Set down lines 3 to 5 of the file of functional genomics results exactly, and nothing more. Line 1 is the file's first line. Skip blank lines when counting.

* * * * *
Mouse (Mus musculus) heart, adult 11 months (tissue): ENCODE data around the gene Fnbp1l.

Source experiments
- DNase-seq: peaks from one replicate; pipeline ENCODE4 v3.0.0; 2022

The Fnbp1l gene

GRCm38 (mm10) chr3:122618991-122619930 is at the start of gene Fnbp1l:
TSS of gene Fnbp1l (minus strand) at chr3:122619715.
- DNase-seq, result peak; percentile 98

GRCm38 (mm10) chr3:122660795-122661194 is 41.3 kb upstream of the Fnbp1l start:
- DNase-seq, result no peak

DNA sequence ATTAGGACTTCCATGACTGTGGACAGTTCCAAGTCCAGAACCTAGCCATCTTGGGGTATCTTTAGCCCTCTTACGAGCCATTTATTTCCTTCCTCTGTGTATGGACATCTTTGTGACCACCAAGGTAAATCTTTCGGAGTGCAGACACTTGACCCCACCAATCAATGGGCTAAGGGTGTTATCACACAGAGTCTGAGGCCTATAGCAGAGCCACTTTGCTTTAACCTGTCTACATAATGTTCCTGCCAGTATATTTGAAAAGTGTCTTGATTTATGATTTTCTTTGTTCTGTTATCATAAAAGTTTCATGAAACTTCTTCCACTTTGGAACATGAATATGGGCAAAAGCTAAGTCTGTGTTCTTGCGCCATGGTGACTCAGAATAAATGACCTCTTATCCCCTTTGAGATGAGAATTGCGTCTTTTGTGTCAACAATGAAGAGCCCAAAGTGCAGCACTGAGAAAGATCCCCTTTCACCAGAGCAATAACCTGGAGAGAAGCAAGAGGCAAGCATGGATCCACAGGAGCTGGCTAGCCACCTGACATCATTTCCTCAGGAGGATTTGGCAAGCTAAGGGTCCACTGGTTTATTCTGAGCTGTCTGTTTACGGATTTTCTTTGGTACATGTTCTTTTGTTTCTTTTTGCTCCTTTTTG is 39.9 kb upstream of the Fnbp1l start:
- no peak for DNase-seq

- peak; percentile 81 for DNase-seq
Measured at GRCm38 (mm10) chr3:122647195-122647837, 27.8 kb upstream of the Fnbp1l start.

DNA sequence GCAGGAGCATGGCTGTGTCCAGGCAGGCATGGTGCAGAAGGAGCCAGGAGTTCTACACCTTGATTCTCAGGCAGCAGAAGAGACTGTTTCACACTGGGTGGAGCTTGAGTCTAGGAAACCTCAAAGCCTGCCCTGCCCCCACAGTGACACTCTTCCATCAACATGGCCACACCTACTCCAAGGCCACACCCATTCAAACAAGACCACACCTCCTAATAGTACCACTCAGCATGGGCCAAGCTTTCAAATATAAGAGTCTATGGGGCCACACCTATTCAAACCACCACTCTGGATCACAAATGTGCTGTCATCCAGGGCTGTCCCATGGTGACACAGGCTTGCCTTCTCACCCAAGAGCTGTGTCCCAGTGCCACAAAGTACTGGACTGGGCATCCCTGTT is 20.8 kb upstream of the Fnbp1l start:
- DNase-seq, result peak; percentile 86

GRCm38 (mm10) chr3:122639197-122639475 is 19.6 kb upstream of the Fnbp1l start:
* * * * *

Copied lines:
- DNase-seq: peaks from one replicate; pipeline ENCODE4 v3.0.0; 2022

The Fnbp1l gene

GRCm38 (mm10) chr3:122618991-122619930 is at the start of gene Fnbp1l: